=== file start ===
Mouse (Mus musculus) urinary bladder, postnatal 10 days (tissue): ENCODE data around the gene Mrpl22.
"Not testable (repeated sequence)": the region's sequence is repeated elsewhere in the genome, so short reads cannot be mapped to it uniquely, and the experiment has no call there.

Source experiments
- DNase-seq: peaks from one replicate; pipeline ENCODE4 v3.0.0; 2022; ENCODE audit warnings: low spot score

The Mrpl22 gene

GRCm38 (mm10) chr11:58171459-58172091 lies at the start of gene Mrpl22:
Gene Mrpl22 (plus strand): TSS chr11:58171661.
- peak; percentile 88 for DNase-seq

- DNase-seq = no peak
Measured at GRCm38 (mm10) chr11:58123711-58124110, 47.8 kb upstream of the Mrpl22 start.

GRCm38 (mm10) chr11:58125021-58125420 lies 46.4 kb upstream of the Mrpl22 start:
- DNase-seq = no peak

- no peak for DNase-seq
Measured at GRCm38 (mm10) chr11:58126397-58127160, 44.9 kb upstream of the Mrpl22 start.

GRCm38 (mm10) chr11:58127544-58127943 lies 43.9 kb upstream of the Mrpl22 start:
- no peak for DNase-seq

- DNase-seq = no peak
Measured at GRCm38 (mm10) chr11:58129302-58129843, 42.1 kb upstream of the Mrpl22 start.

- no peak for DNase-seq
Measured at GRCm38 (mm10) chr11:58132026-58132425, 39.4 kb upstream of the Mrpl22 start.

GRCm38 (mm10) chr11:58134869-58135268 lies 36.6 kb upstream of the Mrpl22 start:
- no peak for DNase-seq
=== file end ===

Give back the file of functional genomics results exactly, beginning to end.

Mouse (Mus musculus) urinary bladder, postnatal 10 days (tissue): ENCODE data around the gene Mrpl22.
"Not testable (repeated sequence)": the region's sequence is repeated elsewhere in the genome, so short reads cannot be mapped to it uniquely, and the experiment has no call there.

Source experiments
- DNase-seq: peaks from one replicate; pipeline ENCODE4 v3.0.0; 2022; ENCODE audit warnings: low spot score

The Mrpl22 gene

GRCm38 (mm10) chr11:58171459-58172091 lies at the start of gene Mrpl22:
Gene Mrpl22 (plus strand): TSS chr11:58171661.
- peak; percentile 88 for DNase-seq

- DNase-seq = no peak
Measured at GRCm38 (mm10) chr11:58123711-58124110, 47.8 kb upstream of the Mrpl22 start.

GRCm38 (mm10) chr11:58125021-58125420 lies 46.4 kb upstream of the Mrpl22 start:
- DNase-seq = no peak

- no peak for DNase-seq
Measured at GRCm38 (mm10) chr11:58126397-58127160, 44.9 kb upstream of the Mrpl22 start.

GRCm38 (mm10) chr11:58127544-58127943 lies 43.9 kb upstream of the Mrpl22 start:
- no peak for DNase-seq

- DNase-seq = no peak
Measured at GRCm38 (mm10) chr11:58129302-58129843, 42.1 kb upstream of the Mrpl22 start.

- no peak for DNase-seq
Measured at GRCm38 (mm10) chr11:58132026-58132425, 39.4 kb upstream of the Mrpl22 start.

GRCm38 (mm10) chr11:58134869-58135268 lies 36.6 kb upstream of the Mrpl22 start:
- no peak for DNase-seq